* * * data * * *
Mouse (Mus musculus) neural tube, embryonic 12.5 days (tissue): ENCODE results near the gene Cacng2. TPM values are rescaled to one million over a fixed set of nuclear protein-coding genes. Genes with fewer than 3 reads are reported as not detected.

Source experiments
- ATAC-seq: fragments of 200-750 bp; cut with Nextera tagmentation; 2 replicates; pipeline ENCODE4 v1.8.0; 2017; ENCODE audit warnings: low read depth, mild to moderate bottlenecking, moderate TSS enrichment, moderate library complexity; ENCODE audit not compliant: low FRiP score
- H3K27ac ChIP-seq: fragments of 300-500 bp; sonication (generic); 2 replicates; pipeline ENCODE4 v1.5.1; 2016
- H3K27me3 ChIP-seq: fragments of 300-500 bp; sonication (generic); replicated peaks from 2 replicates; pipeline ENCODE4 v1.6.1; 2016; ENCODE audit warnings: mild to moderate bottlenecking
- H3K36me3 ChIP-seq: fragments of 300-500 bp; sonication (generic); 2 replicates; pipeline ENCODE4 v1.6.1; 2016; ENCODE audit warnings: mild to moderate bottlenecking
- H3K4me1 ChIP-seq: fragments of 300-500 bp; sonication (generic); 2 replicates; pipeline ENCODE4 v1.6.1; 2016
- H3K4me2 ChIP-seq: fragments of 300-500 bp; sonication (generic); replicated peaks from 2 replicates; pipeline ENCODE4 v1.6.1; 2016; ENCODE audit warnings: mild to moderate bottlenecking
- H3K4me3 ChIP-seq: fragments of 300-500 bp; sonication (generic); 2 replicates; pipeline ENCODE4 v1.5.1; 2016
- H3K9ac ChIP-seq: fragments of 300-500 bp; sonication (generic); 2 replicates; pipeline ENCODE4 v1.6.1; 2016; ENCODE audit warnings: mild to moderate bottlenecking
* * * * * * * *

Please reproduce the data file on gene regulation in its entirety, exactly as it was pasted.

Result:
Mouse (Mus musculus) neural tube, embryonic 12.5 days (tissue): ENCODE results near the gene Cacng2. TPM values are rescaled to one million over a fixed set of nuclear protein-coding genes. Genes with fewer than 3 reads are reported as not detected.

Source experiments
- ATAC-seq: fragments of 200-750 bp; cut with Nextera tagmentation; 2 replicates; pipeline ENCODE4 v1.8.0; 2017; ENCODE audit warnings: low read depth, mild to moderate bottlenecking, moderate TSS enrichment, moderate library complexity; ENCODE audit not compliant: low FRiP score
- H3K27ac ChIP-seq: fragments of 300-500 bp; sonication (generic); 2 replicates; pipeline ENCODE4 v1.5.1; 2016
- H3K27me3 ChIP-seq: fragments of 300-500 bp; sonication (generic); replicated peaks from 2 replicates; pipeline ENCODE4 v1.6.1; 2016; ENCODE audit warnings: mild to moderate bottlenecking
- H3K36me3 ChIP-seq: fragments of 300-500 bp; sonication (generic); 2 replicates; pipeline ENCODE4 v1.6.1; 2016; ENCODE audit warnings: mild to moderate bottlenecking
- H3K4me1 ChIP-seq: fragments of 300-500 bp; sonication (generic); 2 replicates; pipeline ENCODE4 v1.6.1; 2016
- H3K4me2 ChIP-seq: fragments of 300-500 bp; sonication (generic); replicated peaks from 2 replicates; pipeline ENCODE4 v1.6.1; 2016; ENCODE audit warnings: mild to moderate bottlenecking
- H3K4me3 ChIP-seq: fragments of 300-500 bp; sonication (generic); 2 replicates; pipeline ENCODE4 v1.5.1; 2016
- H3K9ac ChIP-seq: fragments of 300-500 bp; sonication (generic); 2 replicates; pipeline ENCODE4 v1.6.1; 2016; ENCODE audit warnings: mild to moderate bottlenecking